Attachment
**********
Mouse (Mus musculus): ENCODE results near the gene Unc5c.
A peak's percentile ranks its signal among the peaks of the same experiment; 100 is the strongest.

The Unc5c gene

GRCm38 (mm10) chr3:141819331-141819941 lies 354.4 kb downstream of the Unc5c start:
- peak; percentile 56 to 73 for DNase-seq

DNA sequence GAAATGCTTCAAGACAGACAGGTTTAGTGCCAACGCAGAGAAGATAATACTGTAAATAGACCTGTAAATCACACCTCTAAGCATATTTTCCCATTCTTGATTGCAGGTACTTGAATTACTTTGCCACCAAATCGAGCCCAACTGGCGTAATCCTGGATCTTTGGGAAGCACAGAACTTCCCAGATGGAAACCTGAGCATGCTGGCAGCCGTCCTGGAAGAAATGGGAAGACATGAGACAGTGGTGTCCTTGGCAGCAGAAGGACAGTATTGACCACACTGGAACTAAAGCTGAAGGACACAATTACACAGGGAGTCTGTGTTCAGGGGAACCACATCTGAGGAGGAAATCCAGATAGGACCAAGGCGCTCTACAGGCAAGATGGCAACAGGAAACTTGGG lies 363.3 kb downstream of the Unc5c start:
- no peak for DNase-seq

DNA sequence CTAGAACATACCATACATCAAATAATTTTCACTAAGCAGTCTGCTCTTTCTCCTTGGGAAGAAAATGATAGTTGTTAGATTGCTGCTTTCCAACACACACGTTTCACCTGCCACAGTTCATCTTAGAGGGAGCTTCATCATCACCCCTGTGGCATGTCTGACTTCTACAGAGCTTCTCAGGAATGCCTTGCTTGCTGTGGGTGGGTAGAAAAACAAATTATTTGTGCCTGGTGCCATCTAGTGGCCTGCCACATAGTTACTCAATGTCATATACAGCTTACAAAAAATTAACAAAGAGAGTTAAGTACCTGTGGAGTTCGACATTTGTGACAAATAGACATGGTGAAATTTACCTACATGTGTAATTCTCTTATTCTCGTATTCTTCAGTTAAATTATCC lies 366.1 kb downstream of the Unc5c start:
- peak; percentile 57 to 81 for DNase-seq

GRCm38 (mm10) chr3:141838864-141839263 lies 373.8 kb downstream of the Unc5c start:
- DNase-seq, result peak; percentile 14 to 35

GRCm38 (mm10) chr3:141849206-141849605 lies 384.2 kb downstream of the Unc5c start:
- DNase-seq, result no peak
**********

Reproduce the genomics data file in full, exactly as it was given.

Mouse (Mus musculus): ENCODE results near the gene Unc5c.
A peak's percentile ranks its signal among the peaks of the same experiment; 100 is the strongest.

The Unc5c gene

GRCm38 (mm10) chr3:141819331-141819941 lies 354.4 kb downstream of the Unc5c start:
- peak; percentile 56 to 73 for DNase-seq

DNA sequence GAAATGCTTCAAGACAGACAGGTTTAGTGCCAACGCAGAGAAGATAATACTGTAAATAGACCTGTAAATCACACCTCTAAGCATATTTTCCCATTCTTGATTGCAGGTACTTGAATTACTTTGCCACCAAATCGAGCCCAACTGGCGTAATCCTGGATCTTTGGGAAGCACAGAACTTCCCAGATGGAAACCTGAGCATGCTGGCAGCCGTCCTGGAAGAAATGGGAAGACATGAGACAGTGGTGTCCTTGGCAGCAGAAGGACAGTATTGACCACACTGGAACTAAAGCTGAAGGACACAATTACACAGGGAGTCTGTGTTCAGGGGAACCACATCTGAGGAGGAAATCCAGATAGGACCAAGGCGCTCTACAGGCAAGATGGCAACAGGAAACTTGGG lies 363.3 kb downstream of the Unc5c start:
- no peak for DNase-seq

DNA sequence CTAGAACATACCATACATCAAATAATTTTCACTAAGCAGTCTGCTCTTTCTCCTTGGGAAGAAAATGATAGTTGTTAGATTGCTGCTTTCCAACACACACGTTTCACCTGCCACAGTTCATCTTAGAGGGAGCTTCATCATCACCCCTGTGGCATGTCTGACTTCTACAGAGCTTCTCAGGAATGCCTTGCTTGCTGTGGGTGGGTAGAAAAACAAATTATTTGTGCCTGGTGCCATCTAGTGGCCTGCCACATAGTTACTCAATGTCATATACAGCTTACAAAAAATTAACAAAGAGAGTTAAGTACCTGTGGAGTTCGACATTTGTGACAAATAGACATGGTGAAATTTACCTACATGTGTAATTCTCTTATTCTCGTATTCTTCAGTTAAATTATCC lies 366.1 kb downstream of the Unc5c start:
- peak; percentile 57 to 81 for DNase-seq

GRCm38 (mm10) chr3:141838864-141839263 lies 373.8 kb downstream of the Unc5c start:
- DNase-seq, result peak; percentile 14 to 35

GRCm38 (mm10) chr3:141849206-141849605 lies 384.2 kb downstream of the Unc5c start:
- DNase-seq, result no peak